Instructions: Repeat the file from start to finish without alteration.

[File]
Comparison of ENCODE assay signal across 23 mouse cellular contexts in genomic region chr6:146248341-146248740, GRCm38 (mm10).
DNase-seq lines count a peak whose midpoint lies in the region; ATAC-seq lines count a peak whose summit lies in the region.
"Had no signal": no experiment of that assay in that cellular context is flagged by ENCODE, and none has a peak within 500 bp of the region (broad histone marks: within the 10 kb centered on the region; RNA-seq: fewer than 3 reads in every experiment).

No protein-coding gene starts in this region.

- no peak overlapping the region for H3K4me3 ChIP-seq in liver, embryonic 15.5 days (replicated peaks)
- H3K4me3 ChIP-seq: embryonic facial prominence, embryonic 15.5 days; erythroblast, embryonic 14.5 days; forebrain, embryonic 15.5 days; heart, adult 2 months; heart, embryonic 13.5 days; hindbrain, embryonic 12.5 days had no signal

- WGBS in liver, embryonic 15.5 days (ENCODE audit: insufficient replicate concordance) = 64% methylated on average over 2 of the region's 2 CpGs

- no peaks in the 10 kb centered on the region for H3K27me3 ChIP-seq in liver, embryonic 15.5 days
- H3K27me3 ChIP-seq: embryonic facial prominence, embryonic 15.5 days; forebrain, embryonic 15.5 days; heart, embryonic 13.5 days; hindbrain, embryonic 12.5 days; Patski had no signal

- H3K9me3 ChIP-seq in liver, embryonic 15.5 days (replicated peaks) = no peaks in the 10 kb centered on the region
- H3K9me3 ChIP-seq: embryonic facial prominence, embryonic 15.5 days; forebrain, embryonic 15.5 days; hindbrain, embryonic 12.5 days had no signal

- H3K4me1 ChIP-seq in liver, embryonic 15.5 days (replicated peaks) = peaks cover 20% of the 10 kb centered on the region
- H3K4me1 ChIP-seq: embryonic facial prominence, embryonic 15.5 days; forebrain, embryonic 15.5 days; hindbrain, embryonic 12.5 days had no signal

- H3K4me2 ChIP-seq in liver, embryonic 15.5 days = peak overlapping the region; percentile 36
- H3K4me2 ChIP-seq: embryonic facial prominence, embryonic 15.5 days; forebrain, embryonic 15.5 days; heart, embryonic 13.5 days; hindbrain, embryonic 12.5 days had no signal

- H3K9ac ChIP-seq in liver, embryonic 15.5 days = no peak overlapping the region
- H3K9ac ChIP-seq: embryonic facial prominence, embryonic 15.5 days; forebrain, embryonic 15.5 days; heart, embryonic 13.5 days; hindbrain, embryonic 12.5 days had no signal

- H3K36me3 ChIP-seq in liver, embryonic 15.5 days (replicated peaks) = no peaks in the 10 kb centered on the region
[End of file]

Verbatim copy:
Comparison of ENCODE assay signal across 23 mouse cellular contexts in genomic region chr6:146248341-146248740, GRCm38 (mm10).
DNase-seq lines count a peak whose midpoint lies in the region; ATAC-seq lines count a peak whose summit lies in the region.
"Had no signal": no experiment of that assay in that cellular context is flagged by ENCODE, and none has a peak within 500 bp of the region (broad histone marks: within the 10 kb centered on the region; RNA-seq: fewer than 3 reads in every experiment).

No protein-coding gene starts in this region.

- no peak overlapping the region for H3K4me3 ChIP-seq in liver, embryonic 15.5 days (replicated peaks)
- H3K4me3 ChIP-seq: embryonic facial prominence, embryonic 15.5 days; erythroblast, embryonic 14.5 days; forebrain, embryonic 15.5 days; heart, adult 2 months; heart, embryonic 13.5 days; hindbrain, embryonic 12.5 days had no signal

- WGBS in liver, embryonic 15.5 days (ENCODE audit: insufficient replicate concordance) = 64% methylated on average over 2 of the region's 2 CpGs

- no peaks in the 10 kb centered on the region for H3K27me3 ChIP-seq in liver, embryonic 15.5 days
- H3K27me3 ChIP-seq: embryonic facial prominence, embryonic 15.5 days; forebrain, embryonic 15.5 days; heart, embryonic 13.5 days; hindbrain, embryonic 12.5 days; Patski had no signal

- H3K9me3 ChIP-seq in liver, embryonic 15.5 days (replicated peaks) = no peaks in the 10 kb centered on the region
- H3K9me3 ChIP-seq: embryonic facial prominence, embryonic 15.5 days; forebrain, embryonic 15.5 days; hindbrain, embryonic 12.5 days had no signal

- H3K4me1 ChIP-seq in liver, embryonic 15.5 days (replicated peaks) = peaks cover 20% of the 10 kb centered on the region
- H3K4me1 ChIP-seq: embryonic facial prominence, embryonic 15.5 days; forebrain, embryonic 15.5 days; hindbrain, embryonic 12.5 days had no signal

- H3K4me2 ChIP-seq in liver, embryonic 15.5 days = peak overlapping the region; percentile 36
- H3K4me2 ChIP-seq: embryonic facial prominence, embryonic 15.5 days; forebrain, embryonic 15.5 days; heart, embryonic 13.5 days; hindbrain, embryonic 12.5 days had no signal

- H3K9ac ChIP-seq in liver, embryonic 15.5 days = no peak overlapping the region
- H3K9ac ChIP-seq: embryonic facial prominence, embryonic 15.5 days; forebrain, embryonic 15.5 days; heart, embryonic 13.5 days; hindbrain, embryonic 12.5 days had no signal

- H3K36me3 ChIP-seq in liver, embryonic 15.5 days (replicated peaks) = no peaks in the 10 kb centered on the region